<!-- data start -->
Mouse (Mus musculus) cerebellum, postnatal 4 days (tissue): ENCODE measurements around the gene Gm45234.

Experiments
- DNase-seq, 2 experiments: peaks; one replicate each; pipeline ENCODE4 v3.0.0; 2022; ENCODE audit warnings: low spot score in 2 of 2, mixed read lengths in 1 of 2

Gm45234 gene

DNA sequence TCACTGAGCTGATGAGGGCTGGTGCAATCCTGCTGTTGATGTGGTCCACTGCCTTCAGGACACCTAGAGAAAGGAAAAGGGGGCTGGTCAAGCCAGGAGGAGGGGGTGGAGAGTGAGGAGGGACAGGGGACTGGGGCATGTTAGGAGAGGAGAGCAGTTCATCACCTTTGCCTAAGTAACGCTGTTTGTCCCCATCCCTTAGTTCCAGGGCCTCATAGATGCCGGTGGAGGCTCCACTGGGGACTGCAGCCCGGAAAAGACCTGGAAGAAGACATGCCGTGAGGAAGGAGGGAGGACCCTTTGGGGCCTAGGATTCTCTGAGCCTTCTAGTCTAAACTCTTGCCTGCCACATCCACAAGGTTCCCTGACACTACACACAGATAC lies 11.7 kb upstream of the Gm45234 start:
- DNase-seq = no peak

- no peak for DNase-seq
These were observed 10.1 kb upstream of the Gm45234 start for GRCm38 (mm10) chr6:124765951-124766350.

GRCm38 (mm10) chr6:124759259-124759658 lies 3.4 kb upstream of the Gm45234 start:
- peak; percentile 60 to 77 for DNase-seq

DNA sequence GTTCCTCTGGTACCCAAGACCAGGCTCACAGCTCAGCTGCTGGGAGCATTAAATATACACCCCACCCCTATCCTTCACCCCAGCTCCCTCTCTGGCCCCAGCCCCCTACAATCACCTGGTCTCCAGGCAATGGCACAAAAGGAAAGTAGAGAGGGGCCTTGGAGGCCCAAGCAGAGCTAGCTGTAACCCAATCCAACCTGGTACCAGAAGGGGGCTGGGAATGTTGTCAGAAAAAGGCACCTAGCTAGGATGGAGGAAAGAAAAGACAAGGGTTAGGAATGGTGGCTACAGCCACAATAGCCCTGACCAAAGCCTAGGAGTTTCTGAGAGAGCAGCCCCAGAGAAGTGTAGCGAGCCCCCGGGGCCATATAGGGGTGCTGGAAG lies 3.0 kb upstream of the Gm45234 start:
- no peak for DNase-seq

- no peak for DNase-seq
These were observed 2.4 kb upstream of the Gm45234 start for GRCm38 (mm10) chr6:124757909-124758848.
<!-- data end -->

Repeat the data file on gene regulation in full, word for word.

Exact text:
Mouse (Mus musculus) cerebellum, postnatal 4 days (tissue): ENCODE measurements around the gene Gm45234.

Experiments
- DNase-seq, 2 experiments: peaks; one replicate each; pipeline ENCODE4 v3.0.0; 2022; ENCODE audit warnings: low spot score in 2 of 2, mixed read lengths in 1 of 2

Gm45234 gene

DNA sequence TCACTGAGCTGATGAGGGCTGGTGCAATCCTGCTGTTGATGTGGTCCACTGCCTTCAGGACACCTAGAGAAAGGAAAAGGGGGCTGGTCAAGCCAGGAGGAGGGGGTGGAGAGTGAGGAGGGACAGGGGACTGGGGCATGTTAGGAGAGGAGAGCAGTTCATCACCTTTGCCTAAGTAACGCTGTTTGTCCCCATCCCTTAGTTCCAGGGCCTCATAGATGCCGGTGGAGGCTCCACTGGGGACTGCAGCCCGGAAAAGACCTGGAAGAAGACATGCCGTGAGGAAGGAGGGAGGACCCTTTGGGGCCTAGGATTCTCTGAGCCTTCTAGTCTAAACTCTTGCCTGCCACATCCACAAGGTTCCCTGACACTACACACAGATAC lies 11.7 kb upstream of the Gm45234 start:
- DNase-seq = no peak

- no peak for DNase-seq
These were observed 10.1 kb upstream of the Gm45234 start for GRCm38 (mm10) chr6:124765951-124766350.

GRCm38 (mm10) chr6:124759259-124759658 lies 3.4 kb upstream of the Gm45234 start:
- peak; percentile 60 to 77 for DNase-seq

DNA sequence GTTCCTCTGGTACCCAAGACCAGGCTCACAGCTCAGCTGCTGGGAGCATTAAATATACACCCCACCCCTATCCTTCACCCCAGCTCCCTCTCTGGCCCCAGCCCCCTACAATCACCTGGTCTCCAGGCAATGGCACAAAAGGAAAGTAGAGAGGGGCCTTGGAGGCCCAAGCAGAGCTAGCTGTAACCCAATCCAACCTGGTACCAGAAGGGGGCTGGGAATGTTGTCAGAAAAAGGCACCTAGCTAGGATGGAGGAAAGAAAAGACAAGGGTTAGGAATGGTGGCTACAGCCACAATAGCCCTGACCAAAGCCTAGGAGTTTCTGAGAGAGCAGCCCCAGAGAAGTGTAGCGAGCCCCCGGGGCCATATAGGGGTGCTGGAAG lies 3.0 kb upstream of the Gm45234 start:
- no peak for DNase-seq

- no peak for DNase-seq
These were observed 2.4 kb upstream of the Gm45234 start for GRCm38 (mm10) chr6:124757909-124758848.